Coming up on today's show:
- A Doctors Without Borders hospital in northern Yemen was struck on Monday by Saudi-led airstrikes. The attack follows a strike last week on a Yemeni school. Saudi Arabia leads a coalition of nine nations and receives support from the U.S. and the U.K., but many of its attacks on Yemeni soft targets have gone ignored. Iona Craig, an award-winning journalist reporting on the conflict in Yemen, weighs in.
- Only 61 detainees remain at the Guantánamo Bay detention center. On Monday, the facility saw its largest single prisoner release under President Obama, as 15 men were transported to the United Arab Emirates. Carol Rosenberg, a reporter from The Miami Herald who has covered Gitmo extensively, explains who these 15 men are, and what's next for the detention facility.
- For the past three years, a young entrepreneur has been working to create a massive underwater barrier that would collect and remove trash from the Pacific Ocean through the use of the ocean's currents. Here to discuss this initiative is Boyan Slat, the creator of the barrier and CEO and founder of The Ocean Cleanup, a foundation dedicated to developing advanced technologies to rid the oceans of plastic.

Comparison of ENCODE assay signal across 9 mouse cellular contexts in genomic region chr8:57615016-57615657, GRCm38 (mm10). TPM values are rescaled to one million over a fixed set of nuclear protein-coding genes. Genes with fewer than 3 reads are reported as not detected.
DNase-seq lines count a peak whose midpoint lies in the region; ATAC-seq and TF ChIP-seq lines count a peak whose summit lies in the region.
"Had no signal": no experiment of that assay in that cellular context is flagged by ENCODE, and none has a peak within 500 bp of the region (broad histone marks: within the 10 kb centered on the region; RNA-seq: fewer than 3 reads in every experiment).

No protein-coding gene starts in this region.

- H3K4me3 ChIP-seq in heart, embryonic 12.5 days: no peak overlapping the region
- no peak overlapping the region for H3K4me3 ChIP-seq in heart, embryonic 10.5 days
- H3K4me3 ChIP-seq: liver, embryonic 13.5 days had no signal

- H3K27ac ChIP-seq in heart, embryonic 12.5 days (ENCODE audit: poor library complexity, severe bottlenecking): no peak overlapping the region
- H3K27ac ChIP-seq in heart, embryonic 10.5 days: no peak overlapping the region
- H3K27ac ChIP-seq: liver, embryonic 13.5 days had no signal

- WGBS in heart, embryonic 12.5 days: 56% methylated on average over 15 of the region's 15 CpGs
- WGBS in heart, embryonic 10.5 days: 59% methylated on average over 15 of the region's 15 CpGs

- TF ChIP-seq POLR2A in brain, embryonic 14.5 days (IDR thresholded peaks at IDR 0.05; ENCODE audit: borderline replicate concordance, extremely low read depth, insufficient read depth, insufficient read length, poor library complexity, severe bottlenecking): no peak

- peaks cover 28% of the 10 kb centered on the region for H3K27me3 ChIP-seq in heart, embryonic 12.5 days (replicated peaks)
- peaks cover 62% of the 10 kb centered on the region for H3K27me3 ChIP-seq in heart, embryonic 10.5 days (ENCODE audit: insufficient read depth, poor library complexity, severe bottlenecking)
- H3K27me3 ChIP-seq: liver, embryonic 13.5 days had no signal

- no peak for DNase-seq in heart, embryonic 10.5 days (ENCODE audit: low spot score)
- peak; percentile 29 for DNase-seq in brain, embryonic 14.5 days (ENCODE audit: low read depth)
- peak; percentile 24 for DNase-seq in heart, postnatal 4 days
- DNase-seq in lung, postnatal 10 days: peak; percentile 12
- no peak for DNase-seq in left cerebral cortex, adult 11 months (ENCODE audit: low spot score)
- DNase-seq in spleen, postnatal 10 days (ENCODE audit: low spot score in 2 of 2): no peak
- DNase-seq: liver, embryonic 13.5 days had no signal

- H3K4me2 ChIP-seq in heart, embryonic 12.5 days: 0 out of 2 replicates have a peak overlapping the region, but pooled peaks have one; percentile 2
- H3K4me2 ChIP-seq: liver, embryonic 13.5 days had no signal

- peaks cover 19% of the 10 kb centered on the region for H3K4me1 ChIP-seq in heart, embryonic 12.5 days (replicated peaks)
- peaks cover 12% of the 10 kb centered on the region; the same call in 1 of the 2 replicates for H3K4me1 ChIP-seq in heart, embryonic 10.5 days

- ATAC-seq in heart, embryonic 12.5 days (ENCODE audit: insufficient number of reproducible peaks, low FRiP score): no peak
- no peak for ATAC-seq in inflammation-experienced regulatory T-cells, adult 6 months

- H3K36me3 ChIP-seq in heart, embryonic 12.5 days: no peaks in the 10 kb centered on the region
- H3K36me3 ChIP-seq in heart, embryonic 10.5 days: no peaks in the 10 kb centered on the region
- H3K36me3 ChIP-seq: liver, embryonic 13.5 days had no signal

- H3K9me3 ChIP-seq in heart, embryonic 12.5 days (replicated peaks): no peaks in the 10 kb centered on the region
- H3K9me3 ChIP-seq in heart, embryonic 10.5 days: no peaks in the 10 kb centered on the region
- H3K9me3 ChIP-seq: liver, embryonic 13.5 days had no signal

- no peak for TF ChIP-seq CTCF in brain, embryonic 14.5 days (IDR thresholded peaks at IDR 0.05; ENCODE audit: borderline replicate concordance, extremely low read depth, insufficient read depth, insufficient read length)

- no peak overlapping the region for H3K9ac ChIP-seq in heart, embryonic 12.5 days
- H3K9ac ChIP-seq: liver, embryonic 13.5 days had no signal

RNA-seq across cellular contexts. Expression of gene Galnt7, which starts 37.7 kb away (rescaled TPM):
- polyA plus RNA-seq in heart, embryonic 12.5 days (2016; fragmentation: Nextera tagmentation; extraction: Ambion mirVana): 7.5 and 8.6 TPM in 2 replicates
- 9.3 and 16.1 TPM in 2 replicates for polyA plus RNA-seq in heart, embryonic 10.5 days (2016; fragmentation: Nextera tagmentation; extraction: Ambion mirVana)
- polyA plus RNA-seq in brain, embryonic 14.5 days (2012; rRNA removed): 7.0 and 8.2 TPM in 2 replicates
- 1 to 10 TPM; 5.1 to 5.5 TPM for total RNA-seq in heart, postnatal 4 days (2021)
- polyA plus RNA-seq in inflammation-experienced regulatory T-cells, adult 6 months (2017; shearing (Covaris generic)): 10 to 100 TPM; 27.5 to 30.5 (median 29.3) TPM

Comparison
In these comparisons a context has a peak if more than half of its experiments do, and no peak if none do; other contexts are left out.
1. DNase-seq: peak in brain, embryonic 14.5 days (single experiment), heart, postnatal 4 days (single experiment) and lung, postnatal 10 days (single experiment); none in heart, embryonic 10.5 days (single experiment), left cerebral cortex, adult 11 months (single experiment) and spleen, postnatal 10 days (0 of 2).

- Southern Louisiana endured unprecedented flooding over the weekend. The aftermath has left seven people dead, and thousands displaced and without power or cell phone service. Flood warnings are still in effect as rivers are expected to rise. Cynthia Sarthou, executive director of the Gulf Restoration Network, explains how neglect of state waterways and coastlines led to such a disaster.
On Monday night, a jury found Pennsylvania's attorney general, Kathleen G. Kane, guilty of nine criminal charges. Kane, once considered a rising star in the Pennsylvania judicial system, was at the center of a Byzantine tale of lies, pornographic emails, and politics. Katie Colaneri, a reporter for WHYY in Philadelphia, joins The Takeaway to explain the details of this case.
- With suicide rates in the U.S. at a 30-year high, the frontline for prevention is on your phone. Dr. Joe Franklin, assistant professor of psychology at Florida State University, has created a game-like app to encourage users to change the way they think about themselves and suicide in order to reduce suicidal behaviors.
- Mariel Hemingway is Ernest Hemingway's granddaughter. After her own battles with anorexia and her sister's suicide in 1996, Mariel was determined to fight the myth of the "Hemingway curse." She's now an author of several self-help books, an Academy Award-nominated actress, and mental health programs advocate. Today on The Takeaway, Mariel discusses her connection to her grandfather's legacy.